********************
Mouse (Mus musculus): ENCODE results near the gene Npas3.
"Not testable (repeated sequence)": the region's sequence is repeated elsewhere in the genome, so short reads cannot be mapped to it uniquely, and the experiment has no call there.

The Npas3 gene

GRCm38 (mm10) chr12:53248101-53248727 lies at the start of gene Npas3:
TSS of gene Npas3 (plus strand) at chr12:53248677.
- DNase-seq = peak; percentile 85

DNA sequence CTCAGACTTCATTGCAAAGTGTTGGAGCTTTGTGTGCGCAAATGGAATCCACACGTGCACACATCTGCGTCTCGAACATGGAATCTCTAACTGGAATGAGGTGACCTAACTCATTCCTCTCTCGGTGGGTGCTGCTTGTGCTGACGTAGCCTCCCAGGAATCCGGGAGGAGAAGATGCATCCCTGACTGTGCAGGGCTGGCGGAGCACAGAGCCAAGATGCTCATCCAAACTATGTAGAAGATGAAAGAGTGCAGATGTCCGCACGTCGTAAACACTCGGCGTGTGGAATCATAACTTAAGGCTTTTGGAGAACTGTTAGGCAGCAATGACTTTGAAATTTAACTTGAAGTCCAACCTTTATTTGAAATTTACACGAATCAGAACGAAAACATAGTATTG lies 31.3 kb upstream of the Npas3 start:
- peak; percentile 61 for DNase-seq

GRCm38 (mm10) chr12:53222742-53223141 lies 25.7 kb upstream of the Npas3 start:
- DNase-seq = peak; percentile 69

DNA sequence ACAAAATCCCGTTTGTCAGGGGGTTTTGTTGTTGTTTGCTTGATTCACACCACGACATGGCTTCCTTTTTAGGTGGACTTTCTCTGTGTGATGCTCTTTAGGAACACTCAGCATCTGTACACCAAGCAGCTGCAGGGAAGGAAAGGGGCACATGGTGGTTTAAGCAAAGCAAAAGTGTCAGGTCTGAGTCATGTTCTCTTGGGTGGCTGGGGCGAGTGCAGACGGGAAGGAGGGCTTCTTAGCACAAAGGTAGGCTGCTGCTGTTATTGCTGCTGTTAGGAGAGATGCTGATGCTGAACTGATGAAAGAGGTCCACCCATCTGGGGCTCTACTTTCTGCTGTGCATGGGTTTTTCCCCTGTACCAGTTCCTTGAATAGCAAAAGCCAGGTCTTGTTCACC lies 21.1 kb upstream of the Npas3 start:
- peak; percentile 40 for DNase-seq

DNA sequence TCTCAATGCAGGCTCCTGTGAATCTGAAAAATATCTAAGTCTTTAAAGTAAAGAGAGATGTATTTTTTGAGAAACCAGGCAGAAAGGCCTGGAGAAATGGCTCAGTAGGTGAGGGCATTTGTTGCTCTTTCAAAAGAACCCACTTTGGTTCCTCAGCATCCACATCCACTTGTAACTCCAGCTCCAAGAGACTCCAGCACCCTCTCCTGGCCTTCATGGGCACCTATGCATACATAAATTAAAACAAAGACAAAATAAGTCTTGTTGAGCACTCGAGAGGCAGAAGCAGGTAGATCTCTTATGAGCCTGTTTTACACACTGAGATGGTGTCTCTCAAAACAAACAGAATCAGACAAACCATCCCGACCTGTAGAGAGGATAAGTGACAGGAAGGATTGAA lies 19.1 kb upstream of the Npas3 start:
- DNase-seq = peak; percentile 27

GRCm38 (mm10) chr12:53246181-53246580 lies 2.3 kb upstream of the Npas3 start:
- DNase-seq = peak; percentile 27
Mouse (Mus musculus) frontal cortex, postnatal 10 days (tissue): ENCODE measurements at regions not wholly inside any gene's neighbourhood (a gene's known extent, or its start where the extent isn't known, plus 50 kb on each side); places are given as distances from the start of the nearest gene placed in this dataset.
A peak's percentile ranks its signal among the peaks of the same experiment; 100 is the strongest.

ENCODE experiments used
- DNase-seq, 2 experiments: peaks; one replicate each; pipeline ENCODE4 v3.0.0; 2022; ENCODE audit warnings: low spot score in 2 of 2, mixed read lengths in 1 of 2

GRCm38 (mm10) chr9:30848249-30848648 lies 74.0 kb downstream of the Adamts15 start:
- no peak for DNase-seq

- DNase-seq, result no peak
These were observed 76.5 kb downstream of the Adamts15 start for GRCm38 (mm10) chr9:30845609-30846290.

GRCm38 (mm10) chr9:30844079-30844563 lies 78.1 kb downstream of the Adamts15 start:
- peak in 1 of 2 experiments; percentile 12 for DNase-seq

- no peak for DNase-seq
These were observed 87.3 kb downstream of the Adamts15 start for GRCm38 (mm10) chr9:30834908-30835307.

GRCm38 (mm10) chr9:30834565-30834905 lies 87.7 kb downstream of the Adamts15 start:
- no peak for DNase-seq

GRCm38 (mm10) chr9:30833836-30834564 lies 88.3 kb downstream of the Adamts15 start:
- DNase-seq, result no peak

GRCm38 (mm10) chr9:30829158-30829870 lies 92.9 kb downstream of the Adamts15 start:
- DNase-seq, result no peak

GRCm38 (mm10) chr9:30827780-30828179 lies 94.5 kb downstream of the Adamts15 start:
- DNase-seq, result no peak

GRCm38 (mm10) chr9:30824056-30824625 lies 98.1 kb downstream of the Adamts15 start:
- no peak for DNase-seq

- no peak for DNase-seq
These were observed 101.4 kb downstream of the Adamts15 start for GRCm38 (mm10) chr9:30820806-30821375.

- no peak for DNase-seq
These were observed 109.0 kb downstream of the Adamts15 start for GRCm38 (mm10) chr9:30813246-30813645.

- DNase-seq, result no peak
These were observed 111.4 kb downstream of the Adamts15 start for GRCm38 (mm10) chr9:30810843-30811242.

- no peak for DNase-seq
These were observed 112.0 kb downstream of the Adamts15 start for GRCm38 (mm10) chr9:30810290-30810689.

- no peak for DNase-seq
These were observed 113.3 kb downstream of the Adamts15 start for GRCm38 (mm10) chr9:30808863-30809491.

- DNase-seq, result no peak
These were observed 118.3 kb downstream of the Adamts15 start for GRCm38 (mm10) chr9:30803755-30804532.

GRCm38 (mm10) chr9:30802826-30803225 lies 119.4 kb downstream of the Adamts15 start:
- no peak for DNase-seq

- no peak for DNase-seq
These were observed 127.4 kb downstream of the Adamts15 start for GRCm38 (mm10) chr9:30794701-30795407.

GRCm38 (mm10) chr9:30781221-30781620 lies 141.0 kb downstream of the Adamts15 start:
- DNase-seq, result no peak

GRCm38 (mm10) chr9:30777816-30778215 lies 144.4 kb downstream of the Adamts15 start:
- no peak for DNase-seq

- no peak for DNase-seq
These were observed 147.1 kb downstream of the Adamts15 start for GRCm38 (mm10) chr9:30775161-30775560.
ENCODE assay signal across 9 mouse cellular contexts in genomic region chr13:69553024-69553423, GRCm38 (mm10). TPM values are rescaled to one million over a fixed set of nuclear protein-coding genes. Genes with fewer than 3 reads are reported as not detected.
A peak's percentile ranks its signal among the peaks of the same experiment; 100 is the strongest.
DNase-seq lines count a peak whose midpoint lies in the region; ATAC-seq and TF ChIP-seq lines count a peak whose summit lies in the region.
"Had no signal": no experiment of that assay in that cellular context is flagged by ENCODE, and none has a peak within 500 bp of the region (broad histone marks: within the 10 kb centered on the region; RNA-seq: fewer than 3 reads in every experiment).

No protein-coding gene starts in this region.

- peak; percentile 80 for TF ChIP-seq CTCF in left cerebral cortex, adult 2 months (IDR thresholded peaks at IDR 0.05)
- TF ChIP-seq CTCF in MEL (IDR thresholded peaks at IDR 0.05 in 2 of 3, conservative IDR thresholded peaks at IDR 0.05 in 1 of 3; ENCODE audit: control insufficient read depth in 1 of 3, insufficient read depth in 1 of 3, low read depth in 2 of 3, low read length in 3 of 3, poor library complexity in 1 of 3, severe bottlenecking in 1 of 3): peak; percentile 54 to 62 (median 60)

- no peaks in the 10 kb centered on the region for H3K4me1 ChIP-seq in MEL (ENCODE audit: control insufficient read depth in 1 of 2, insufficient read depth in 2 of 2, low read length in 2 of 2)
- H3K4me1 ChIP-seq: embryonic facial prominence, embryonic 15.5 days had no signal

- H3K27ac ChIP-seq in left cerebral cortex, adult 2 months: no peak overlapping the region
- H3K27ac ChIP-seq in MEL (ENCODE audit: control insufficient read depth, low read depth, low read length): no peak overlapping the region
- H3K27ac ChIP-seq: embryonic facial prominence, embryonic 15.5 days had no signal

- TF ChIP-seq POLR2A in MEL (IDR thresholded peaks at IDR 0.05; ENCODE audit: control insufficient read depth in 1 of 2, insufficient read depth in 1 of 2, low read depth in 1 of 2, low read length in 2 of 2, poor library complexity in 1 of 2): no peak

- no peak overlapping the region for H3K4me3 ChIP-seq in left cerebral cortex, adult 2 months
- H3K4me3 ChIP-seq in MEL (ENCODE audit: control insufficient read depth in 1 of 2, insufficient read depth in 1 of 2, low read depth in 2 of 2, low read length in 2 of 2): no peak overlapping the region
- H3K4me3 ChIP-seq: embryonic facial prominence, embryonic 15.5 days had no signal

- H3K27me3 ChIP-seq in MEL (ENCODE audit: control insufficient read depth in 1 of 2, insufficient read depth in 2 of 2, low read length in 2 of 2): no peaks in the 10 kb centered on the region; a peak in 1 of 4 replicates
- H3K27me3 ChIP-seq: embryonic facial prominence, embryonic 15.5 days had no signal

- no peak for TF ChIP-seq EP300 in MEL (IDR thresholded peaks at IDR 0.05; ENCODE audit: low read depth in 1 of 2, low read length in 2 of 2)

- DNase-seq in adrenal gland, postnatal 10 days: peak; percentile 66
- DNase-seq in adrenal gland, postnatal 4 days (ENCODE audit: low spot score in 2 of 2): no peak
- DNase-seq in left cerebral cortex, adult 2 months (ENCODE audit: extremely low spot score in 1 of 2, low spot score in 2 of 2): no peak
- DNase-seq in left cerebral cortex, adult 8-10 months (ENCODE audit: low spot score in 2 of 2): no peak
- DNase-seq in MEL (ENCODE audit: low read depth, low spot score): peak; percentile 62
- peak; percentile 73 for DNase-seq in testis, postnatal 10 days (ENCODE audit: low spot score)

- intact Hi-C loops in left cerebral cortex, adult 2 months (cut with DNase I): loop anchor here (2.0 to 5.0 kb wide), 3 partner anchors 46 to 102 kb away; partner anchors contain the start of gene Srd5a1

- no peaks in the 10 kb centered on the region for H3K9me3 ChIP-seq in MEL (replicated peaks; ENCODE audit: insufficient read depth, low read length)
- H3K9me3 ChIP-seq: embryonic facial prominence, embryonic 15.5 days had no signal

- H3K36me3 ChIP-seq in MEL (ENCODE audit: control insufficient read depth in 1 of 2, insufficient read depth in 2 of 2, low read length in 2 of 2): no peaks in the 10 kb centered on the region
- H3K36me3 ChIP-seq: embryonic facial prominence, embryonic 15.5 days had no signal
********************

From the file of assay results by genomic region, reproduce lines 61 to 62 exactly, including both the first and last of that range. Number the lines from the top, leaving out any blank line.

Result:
ENCODE assay signal across 9 mouse cellular contexts in genomic region chr13:69553024-69553423, GRCm38 (mm10). TPM values are rescaled to one million over a fixed set of nuclear protein-coding genes. Genes with fewer than 3 reads are reported as not detected.
A peak's percentile ranks its signal among the peaks of the same experiment; 100 is the strongest.